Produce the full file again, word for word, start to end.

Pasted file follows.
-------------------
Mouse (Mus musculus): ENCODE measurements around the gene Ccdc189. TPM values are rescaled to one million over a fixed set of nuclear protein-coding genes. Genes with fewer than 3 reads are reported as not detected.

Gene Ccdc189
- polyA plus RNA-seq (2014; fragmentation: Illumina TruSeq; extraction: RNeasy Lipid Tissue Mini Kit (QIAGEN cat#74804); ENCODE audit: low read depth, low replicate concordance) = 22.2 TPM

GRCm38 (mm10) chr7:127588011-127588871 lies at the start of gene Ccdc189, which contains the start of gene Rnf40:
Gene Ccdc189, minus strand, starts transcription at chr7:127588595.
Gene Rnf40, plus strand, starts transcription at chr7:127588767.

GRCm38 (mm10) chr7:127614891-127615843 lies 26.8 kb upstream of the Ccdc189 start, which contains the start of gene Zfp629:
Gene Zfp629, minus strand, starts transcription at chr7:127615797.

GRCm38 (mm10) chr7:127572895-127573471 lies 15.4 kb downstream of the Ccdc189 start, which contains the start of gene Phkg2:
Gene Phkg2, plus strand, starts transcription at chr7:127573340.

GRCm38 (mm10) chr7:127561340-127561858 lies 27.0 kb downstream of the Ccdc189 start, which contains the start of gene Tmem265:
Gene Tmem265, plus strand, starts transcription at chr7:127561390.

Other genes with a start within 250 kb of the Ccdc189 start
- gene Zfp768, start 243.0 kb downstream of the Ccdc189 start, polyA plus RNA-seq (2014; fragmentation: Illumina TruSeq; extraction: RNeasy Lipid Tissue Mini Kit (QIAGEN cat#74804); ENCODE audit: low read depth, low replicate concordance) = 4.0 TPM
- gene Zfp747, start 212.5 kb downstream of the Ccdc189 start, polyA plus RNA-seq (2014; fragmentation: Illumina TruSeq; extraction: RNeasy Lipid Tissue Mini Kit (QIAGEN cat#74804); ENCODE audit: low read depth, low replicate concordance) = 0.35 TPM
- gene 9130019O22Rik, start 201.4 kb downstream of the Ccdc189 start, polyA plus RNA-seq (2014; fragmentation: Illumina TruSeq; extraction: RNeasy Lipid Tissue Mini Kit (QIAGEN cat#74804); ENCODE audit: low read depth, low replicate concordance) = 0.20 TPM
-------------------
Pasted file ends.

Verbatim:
Mouse (Mus musculus): ENCODE measurements around the gene Ccdc189. TPM values are rescaled to one million over a fixed set of nuclear protein-coding genes. Genes with fewer than 3 reads are reported as not detected.

Gene Ccdc189
- polyA plus RNA-seq (2014; fragmentation: Illumina TruSeq; extraction: RNeasy Lipid Tissue Mini Kit (QIAGEN cat#74804); ENCODE audit: low read depth, low replicate concordance) = 22.2 TPM

GRCm38 (mm10) chr7:127588011-127588871 lies at the start of gene Ccdc189, which contains the start of gene Rnf40:
Gene Ccdc189, minus strand, starts transcription at chr7:127588595.
Gene Rnf40, plus strand, starts transcription at chr7:127588767.

GRCm38 (mm10) chr7:127614891-127615843 lies 26.8 kb upstream of the Ccdc189 start, which contains the start of gene Zfp629:
Gene Zfp629, minus strand, starts transcription at chr7:127615797.

GRCm38 (mm10) chr7:127572895-127573471 lies 15.4 kb downstream of the Ccdc189 start, which contains the start of gene Phkg2:
Gene Phkg2, plus strand, starts transcription at chr7:127573340.

GRCm38 (mm10) chr7:127561340-127561858 lies 27.0 kb downstream of the Ccdc189 start, which contains the start of gene Tmem265:
Gene Tmem265, plus strand, starts transcription at chr7:127561390.

Other genes with a start within 250 kb of the Ccdc189 start
- gene Zfp768, start 243.0 kb downstream of the Ccdc189 start, polyA plus RNA-seq (2014; fragmentation: Illumina TruSeq; extraction: RNeasy Lipid Tissue Mini Kit (QIAGEN cat#74804); ENCODE audit: low read depth, low replicate concordance) = 4.0 TPM
- gene Zfp747, start 212.5 kb downstream of the Ccdc189 start, polyA plus RNA-seq (2014; fragmentation: Illumina TruSeq; extraction: RNeasy Lipid Tissue Mini Kit (QIAGEN cat#74804); ENCODE audit: low read depth, low replicate concordance) = 0.35 TPM
- gene 9130019O22Rik, start 201.4 kb downstream of the Ccdc189 start, polyA plus RNA-seq (2014; fragmentation: Illumina TruSeq; extraction: RNeasy Lipid Tissue Mini Kit (QIAGEN cat#74804); ENCODE audit: low read depth, low replicate concordance) = 0.20 TPM